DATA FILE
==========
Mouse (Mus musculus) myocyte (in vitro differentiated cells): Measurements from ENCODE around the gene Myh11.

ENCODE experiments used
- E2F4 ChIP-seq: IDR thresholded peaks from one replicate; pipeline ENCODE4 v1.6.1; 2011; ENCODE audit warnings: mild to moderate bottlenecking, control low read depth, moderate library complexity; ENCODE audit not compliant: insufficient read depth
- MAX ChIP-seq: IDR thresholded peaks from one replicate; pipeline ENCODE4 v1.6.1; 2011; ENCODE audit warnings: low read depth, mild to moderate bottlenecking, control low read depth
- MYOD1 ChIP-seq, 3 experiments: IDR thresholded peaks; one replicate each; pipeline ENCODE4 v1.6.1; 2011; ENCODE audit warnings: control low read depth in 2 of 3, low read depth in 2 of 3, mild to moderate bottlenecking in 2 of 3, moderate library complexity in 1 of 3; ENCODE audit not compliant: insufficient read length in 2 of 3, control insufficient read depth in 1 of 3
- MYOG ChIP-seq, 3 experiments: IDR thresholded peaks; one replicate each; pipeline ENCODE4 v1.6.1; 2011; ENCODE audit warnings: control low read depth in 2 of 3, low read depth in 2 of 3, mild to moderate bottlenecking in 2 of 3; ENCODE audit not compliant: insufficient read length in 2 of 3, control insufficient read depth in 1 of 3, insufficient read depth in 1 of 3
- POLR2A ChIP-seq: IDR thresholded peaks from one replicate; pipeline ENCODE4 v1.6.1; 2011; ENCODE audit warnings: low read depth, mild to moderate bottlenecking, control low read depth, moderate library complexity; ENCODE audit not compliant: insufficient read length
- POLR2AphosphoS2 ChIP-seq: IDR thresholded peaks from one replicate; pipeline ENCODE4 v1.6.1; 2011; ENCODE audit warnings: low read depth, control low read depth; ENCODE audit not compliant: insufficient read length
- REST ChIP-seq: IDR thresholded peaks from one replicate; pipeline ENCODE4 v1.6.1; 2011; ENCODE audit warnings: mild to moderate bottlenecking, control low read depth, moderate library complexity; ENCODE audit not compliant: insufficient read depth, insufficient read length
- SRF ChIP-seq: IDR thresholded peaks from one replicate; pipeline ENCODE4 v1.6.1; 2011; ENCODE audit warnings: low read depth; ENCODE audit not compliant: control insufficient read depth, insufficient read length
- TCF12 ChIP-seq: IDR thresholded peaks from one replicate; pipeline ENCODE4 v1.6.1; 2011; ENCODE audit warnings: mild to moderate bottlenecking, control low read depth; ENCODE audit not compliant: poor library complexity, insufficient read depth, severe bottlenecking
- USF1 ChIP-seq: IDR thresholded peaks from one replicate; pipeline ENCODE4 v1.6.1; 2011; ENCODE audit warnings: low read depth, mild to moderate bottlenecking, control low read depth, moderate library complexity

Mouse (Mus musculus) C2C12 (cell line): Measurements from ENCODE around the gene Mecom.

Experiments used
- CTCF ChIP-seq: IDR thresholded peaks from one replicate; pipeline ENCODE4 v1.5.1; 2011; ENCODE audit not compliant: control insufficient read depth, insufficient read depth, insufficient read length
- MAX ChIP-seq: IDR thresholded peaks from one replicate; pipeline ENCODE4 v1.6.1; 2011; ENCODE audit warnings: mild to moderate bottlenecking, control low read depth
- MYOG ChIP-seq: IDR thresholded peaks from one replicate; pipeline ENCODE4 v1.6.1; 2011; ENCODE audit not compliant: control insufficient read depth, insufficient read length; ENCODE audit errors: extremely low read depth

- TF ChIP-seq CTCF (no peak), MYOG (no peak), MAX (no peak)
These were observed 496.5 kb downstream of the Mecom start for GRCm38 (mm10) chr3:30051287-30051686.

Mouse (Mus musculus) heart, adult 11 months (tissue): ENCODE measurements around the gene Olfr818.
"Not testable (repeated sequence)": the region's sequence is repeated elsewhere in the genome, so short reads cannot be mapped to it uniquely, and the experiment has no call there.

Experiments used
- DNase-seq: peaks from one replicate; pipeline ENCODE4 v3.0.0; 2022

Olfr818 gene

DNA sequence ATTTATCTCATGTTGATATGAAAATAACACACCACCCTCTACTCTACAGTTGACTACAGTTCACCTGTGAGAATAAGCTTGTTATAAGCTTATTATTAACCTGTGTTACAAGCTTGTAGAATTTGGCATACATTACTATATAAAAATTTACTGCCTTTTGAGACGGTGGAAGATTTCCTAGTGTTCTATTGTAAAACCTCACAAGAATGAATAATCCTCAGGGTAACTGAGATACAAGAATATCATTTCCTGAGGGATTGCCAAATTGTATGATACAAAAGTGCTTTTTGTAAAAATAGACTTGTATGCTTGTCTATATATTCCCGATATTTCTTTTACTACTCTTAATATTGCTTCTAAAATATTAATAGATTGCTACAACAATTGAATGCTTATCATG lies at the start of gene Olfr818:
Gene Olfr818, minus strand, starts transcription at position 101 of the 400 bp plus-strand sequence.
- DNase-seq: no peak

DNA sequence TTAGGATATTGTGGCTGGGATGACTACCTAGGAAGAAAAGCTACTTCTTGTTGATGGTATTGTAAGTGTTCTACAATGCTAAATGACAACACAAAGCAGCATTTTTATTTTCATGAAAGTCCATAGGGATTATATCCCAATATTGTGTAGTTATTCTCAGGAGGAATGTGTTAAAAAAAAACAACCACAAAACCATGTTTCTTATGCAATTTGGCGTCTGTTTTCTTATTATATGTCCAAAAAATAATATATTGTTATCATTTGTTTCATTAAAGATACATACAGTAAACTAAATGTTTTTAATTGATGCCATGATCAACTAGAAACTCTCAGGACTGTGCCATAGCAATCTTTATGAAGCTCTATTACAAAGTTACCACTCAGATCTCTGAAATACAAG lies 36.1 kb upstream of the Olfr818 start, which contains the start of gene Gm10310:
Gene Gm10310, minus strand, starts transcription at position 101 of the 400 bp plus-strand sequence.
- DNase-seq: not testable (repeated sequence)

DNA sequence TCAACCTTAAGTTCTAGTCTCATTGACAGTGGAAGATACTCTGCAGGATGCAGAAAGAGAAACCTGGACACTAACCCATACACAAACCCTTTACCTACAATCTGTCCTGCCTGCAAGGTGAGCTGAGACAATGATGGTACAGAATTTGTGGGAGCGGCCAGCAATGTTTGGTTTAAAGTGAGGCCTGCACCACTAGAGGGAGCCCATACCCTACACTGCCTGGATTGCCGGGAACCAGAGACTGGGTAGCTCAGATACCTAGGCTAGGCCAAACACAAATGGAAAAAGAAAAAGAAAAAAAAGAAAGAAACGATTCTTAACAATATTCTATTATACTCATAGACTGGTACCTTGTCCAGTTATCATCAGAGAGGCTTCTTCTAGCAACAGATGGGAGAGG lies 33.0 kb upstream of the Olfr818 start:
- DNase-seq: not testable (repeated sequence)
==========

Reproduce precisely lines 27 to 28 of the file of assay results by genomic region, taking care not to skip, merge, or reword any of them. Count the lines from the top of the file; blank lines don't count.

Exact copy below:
- DNase-seq: no peak

DNA sequence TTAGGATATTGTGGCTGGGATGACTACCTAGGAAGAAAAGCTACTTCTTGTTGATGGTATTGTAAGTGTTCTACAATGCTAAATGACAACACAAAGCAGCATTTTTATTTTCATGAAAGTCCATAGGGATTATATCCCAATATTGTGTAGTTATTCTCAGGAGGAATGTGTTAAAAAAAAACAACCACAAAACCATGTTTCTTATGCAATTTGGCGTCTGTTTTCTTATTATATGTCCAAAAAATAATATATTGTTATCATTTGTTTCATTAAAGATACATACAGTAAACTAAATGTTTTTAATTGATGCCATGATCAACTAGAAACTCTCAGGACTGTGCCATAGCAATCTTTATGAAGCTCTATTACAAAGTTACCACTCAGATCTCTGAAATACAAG lies 36.1 kb upstream of the Olfr818 start, which contains the start of gene Gm10310: